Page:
Stick to the Cost Approach When Valuing Nursing Homes

by: Daniel Kim
16 Nov 2017

In two recent decisions, the Tax Court addressed the proper valuation methodology in determining the market value of nursing/rehabilitation facilities.   In 962 River Ave., LLC v. Twp. of Lakewood, the property at issue was a 126-unit, 242-bed, skilled nursing facility that provides short-term rehabilitation services, long-term care, and specialty services for Huntington Disease.   Plaintiff filed a complaint in 2013 challenging the subject’s assessment, which was approximately $11 million.  The building was originally constructed in 1982 but underwent significant renovations and additions which were completed in 2008.  Nearly 90% of the income at the subject property is derived from residents receiving Medicaid and the remaining from either private sources and Medicare.

At trial, plaintiff’s expert concluded a market value of approximately $7.3 million, while defendant’s expert determined a market value of approximately $13.4 million.  Despite both experts agreeing that the highest and best use of the property was its continued use as a nursing and rehab facility, the experts diverged with respect to their appraisal methodology.  Plaintiff’s expert relied solely on the income approach as compared to defendant’s expert who relied solely on the cost approach.

The court rejected the plaintiff’s income approach because there was no reliable basis for determining market income and expense at the subject property.  Among other reasons, the court also found the plaintiff’s expert’s comparison of the actual income derived at the subject property to other “skilled nursing facilities” in the area as unreliable given that the expert failed to identify the patient mix at the subject to other facilities.  Given the special nature of the subject property and lack of reliable sales and income data, the court deemed the cost approach undertaken by the Township’s expert as more reliable.  After determining the data utilized in the Township’s expert’s cost approach sound, the Tax Court affirmed the assessment given that the value fell within the range of the Township’s common level.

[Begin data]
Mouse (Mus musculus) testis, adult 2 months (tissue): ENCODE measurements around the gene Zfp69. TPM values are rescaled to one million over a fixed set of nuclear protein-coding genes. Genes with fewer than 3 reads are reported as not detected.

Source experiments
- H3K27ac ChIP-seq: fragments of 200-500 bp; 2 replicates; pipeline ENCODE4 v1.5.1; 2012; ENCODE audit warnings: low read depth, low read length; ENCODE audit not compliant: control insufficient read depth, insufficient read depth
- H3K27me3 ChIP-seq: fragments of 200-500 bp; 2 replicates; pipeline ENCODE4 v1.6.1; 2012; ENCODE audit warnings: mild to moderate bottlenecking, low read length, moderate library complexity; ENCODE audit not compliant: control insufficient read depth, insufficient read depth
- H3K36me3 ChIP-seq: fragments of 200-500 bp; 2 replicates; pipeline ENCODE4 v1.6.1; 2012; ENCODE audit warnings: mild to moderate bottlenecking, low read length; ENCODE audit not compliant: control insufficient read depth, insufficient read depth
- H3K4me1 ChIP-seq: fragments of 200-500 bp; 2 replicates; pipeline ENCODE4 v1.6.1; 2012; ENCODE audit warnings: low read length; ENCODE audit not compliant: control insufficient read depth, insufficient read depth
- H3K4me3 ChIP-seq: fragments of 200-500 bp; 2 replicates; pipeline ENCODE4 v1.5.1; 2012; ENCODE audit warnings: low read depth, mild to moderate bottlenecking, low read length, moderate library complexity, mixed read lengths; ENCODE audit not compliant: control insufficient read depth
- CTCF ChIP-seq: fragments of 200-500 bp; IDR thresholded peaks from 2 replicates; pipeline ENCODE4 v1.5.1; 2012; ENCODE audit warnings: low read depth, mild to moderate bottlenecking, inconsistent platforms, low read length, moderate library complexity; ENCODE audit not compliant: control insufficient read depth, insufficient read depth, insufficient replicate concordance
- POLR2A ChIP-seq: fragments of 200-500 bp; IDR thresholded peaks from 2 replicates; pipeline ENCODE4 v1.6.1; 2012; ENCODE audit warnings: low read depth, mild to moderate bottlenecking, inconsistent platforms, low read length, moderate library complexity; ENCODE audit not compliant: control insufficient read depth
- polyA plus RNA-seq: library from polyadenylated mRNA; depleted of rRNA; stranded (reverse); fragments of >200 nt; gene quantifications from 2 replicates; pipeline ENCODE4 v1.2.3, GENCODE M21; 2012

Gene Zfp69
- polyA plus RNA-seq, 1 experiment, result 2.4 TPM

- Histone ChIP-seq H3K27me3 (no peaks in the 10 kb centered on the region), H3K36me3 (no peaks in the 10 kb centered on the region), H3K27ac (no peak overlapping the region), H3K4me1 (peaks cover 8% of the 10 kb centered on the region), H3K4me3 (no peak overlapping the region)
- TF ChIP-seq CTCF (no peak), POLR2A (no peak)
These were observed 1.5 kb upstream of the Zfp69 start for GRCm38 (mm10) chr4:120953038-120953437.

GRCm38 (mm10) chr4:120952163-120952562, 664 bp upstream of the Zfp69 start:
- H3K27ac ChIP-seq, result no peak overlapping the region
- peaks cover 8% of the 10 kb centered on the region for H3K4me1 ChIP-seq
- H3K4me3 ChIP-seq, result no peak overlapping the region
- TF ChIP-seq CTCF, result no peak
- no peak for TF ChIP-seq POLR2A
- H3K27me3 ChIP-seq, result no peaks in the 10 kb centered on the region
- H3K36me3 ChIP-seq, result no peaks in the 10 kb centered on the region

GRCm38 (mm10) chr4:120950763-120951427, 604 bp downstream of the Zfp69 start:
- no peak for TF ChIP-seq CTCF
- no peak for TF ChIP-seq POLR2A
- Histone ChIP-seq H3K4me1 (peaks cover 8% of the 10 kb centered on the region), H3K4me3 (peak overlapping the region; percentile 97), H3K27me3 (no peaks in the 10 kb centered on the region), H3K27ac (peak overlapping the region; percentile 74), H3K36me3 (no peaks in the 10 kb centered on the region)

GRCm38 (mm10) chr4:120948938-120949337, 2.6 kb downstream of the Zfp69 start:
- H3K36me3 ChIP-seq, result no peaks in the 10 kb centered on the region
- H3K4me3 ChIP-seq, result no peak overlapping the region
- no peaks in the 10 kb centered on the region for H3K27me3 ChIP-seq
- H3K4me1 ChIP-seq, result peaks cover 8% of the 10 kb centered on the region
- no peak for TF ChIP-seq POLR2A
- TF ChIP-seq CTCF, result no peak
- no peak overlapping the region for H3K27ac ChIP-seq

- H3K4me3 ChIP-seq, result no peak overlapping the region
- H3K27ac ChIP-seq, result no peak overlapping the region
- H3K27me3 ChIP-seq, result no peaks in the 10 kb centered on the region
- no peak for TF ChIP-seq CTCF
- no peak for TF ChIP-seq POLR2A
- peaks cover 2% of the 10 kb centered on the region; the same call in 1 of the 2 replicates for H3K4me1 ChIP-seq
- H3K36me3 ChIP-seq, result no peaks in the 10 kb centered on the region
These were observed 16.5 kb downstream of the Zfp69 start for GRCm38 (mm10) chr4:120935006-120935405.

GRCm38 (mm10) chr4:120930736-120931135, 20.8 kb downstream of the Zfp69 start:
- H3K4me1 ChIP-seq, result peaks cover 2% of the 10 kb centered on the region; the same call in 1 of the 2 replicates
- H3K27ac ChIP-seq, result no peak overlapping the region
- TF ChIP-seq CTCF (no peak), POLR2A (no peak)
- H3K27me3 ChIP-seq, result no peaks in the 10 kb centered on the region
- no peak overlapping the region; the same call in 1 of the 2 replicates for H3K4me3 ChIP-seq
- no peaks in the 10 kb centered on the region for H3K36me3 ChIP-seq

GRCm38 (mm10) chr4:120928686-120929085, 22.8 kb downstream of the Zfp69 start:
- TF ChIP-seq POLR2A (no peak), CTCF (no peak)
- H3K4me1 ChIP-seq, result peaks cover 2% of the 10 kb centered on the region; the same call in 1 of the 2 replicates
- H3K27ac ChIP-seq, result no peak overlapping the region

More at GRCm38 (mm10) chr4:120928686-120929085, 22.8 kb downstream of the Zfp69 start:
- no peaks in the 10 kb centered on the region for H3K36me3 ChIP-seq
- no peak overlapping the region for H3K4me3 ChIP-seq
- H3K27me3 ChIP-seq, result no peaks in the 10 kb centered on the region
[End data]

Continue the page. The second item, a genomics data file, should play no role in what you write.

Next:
The Tax Court relied on similar rationale in the trial of Excel-Care, Inc. v. Twp. of Cranford.  Here, the subject property at issue was a 180-bed nursing home.  However, unlike the plaintiff’s expert in 962 River Ave., plaintiff’s expert here relied on all three approaches (sales, income, and cost), while the Township’s expert relied solely on the cost approach.  The court ultimately rejected the plaintiff’s sales and income approaches for similar reasons set forth in 962 River Ave.  The court thus turned to each parties’ respective cost approach to determine the property’s true market value.

Here, despite both experts having utilized the same approach, their value conclusions were significantly different due to their determinations of land value.  The court determined plaintiff’s expert’s land sales as more reliable because the Township’s expert relied on land sales with a highest and best use that differed from the subject property.   The court stated that “defendant’s expert reach an opinion of value by calculating the replacement cost of a nursing facility, a tacit acknowledgement that he reached the opinion that the continued use of the subject property as a nursing facility represented its highest and best use.  If defendant’s expert had concluded that the highest and best use of the subject was for a purpose other than a nursing facility, there would be no point in his having determined value under the cost approach based on the replacement of the existing nursing facility.”  Thus, having determined that the plaintiff’s expert’s cost approach was more reliable, the court reduced the assessments accordingly.

The two Tax Court decisions can be read here, and here.

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